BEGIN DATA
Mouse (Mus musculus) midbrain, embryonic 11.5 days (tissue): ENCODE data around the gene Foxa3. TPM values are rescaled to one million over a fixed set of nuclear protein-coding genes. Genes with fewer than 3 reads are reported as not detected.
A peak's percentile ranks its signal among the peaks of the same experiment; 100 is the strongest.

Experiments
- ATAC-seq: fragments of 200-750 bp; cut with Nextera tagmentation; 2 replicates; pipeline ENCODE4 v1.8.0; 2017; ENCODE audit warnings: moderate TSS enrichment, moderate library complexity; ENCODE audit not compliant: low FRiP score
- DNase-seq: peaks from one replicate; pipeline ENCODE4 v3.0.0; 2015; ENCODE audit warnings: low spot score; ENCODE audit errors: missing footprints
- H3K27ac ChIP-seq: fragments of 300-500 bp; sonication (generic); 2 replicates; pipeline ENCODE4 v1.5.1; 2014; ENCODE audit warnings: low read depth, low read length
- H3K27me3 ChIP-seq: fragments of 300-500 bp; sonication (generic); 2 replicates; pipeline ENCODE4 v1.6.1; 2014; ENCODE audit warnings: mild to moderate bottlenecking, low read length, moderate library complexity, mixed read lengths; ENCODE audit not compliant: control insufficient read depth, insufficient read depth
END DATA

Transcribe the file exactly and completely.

Mouse (Mus musculus) midbrain, embryonic 11.5 days (tissue): ENCODE data around the gene Foxa3. TPM values are rescaled to one million over a fixed set of nuclear protein-coding genes. Genes with fewer than 3 reads are reported as not detected.
A peak's percentile ranks its signal among the peaks of the same experiment; 100 is the strongest.

Experiments
- ATAC-seq: fragments of 200-750 bp; cut with Nextera tagmentation; 2 replicates; pipeline ENCODE4 v1.8.0; 2017; ENCODE audit warnings: moderate TSS enrichment, moderate library complexity; ENCODE audit not compliant: low FRiP score
- DNase-seq: peaks from one replicate; pipeline ENCODE4 v3.0.0; 2015; ENCODE audit warnings: low spot score; ENCODE audit errors: missing footprints
- H3K27ac ChIP-seq: fragments of 300-500 bp; sonication (generic); 2 replicates; pipeline ENCODE4 v1.5.1; 2014; ENCODE audit warnings: low read depth, low read length
- H3K27me3 ChIP-seq: fragments of 300-500 bp; sonication (generic); 2 replicates; pipeline ENCODE4 v1.6.1; 2014; ENCODE audit warnings: mild to moderate bottlenecking, low read length, moderate library complexity, mixed read lengths; ENCODE audit not compliant: control insufficient read depth, insufficient read depth